Case: The Sigma Project

Sigma is a product development project led and carried out by a medium-sized company in Norway. The product to be developed is a new version of an existing product where the latest available technology is being utilized. The purpose is to create a product that will maintain the company’s position as a global market leader.

To achieve this goal, the choice of the main supplier is considered very important. Therefore, in the project, they have chosen to conduct internal analyses of several potential technology suppliers, rather than a traditional open tender process. Factors to be emphasized in the selection of suppliers are technical solutions, geographic location, service, follow-up possibilities, good references, and the opportunity for long-term contracts.

For the company, it’s important to establish a good relationship of trust between the parties and ensure that they interact with relative transparency. According to the project manager, the project will to a large extent listen and take into account suggestions that the supplier puts forward. The company hopes that this can lay the foundation for long-term cooperation between the parties.

The project must also enter into a contract with another supplier for deliveries of what can be defined as standard components. The choice of this supplier was based on a tender evaluation of price offers.

Discuss what kind of relationship the company and the project should initiate with these two suppliers.

In this situation, it is crucial for the company and the project to establish different types of relationships with the two suppliers, based on their roles and significance in the project. Here is the discussion of the relationships that the company should initiate:

Main supplier (technology supplier): With the main supplier, who is responsible for the latest technology and product development, the company and the project should strive to establish a strategic partnership. This entails close collaboration, trustful communication, and sharing of information and knowledge. The company should encourage the supplier to provide suggestions and ideas, and be open to evaluating them. The long-term perspective is important, as the company wants a long-term collaboration that can support their position as a market leader. Mutual trust and mutual benefit should be central elements in this relationship.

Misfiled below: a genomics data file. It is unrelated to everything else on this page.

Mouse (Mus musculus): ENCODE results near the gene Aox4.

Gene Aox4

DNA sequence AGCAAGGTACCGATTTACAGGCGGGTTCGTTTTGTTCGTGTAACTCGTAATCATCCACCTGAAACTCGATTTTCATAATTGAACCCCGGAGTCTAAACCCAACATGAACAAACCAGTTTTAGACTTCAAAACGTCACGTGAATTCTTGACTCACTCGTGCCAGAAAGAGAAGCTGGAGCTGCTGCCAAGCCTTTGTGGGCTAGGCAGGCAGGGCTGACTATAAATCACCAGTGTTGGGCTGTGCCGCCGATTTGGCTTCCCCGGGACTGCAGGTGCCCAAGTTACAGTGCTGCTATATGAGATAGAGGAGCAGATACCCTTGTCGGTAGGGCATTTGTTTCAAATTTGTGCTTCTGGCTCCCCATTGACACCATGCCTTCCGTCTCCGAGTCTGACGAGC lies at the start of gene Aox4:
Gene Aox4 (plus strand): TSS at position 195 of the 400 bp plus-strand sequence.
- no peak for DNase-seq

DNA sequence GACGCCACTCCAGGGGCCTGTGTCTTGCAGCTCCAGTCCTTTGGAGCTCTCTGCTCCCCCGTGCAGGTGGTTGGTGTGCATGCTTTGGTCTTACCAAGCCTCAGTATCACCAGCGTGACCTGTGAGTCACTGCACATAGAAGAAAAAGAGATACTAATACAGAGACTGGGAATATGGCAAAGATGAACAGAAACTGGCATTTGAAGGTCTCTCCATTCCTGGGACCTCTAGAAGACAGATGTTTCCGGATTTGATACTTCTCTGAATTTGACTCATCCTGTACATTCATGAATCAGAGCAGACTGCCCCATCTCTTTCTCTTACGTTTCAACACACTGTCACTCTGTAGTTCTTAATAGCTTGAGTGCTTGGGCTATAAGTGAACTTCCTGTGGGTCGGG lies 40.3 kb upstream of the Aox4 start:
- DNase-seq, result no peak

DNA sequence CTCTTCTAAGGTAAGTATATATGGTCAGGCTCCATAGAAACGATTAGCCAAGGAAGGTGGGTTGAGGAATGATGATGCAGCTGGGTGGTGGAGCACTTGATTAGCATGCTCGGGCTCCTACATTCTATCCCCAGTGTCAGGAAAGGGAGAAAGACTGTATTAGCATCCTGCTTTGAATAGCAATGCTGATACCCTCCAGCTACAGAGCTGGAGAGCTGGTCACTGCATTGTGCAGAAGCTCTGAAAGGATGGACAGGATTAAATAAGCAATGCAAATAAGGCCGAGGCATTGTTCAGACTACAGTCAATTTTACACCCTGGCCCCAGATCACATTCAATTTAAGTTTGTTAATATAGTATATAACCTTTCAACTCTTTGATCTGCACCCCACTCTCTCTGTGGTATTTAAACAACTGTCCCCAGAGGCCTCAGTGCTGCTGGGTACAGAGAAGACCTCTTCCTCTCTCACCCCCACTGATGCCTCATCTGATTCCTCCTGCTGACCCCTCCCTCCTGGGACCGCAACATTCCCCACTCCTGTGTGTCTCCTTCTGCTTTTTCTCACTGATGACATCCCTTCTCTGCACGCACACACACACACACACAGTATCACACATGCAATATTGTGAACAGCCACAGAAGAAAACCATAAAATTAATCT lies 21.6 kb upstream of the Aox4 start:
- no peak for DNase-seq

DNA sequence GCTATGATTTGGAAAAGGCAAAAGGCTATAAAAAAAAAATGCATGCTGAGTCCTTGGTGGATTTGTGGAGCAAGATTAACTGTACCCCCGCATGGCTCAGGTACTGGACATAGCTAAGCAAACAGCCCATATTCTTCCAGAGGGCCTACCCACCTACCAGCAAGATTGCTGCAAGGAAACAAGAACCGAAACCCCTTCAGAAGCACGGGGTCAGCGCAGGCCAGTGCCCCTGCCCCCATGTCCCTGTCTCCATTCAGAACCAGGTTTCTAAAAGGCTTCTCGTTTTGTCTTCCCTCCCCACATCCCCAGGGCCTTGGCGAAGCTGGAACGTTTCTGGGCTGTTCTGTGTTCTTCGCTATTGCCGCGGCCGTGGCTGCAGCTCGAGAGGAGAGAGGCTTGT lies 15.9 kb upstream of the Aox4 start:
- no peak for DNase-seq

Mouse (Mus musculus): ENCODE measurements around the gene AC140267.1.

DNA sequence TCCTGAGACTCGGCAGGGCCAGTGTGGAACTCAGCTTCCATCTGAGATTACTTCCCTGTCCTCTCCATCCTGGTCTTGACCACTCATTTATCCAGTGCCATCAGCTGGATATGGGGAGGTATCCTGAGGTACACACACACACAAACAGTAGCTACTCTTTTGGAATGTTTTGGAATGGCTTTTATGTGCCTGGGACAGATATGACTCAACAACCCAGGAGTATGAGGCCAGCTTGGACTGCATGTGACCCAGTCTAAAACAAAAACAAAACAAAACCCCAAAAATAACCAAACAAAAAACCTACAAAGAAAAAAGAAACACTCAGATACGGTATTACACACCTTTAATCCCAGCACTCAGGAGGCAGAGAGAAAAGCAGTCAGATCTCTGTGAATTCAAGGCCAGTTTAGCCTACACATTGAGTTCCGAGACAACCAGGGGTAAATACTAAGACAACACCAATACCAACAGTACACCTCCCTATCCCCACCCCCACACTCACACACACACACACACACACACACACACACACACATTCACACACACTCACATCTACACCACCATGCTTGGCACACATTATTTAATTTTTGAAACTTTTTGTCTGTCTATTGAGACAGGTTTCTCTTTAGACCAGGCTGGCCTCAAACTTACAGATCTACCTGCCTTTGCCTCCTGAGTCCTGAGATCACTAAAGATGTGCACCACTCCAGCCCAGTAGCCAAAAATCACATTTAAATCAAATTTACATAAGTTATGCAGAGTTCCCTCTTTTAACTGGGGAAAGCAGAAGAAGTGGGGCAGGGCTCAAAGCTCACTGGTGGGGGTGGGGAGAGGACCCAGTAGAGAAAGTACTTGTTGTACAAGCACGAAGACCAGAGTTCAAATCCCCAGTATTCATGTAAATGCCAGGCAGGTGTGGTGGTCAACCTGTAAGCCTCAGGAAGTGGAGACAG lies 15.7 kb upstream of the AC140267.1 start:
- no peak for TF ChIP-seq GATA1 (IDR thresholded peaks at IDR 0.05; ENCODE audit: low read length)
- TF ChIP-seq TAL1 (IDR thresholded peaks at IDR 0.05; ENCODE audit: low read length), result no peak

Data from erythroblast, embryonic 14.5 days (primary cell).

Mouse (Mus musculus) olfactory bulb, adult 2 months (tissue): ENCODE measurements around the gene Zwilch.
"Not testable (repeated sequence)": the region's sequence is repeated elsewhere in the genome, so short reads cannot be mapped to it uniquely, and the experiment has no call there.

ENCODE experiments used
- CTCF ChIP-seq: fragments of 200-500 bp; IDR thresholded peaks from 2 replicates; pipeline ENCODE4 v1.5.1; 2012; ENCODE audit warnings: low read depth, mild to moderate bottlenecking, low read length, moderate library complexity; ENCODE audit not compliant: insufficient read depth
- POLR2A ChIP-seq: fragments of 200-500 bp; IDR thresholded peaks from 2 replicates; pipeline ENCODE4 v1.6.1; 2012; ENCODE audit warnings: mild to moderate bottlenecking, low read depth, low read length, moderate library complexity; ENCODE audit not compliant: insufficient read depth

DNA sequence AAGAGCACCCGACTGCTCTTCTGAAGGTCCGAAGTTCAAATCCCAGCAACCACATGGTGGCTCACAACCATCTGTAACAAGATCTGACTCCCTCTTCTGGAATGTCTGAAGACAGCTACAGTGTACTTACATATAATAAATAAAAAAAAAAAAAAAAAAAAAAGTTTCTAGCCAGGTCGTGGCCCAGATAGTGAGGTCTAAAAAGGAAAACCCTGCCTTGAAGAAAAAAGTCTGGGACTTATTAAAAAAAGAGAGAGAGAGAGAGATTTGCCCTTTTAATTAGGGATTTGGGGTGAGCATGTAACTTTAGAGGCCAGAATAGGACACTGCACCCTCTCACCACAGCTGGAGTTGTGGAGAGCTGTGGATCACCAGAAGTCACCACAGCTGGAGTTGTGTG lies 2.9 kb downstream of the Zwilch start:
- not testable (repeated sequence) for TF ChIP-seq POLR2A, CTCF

Supplier of standard components: With the supplier of standard components, chosen based on a tender evaluation of price offers, the company and the project could initiate a more transaction-based relationship. In this relationship, the focus is primarily on fulfilling specifications and delivering products at the agreed price and time. Communication could be more formal and limited to contractual matters, such as orders, delivery schedules, and quality control. Even though a relationship of trust might be desirable here too, it’s crucial to ensure that the supplier reliably meets the requirements.

Generally, the company should be open and transparent in its communication with both suppliers. Clear expectations, requirements, and agreements should be explicitly communicated, so that both parties are aware of what is expected of them. Efficient communication, regular updates, and close follow-up are key to ensuring that both suppliers are on the right track and that any issues are dealt with promptly and effectively.

It is also worth noting that establishing good relationships does not rule out the need for contractual agreements and clear boundaries of responsibility and obligations. Even in trustful relationships, it’s crucial to have a legally binding agreement that protects both parties’ interests and ensures that the project’s goals are achieved reliably.

This case is taken from the book “Prosjektledelse – fra initiering til gevinstrealisering” – 2016, 4. Edition, by Jan Terje Karlsen.

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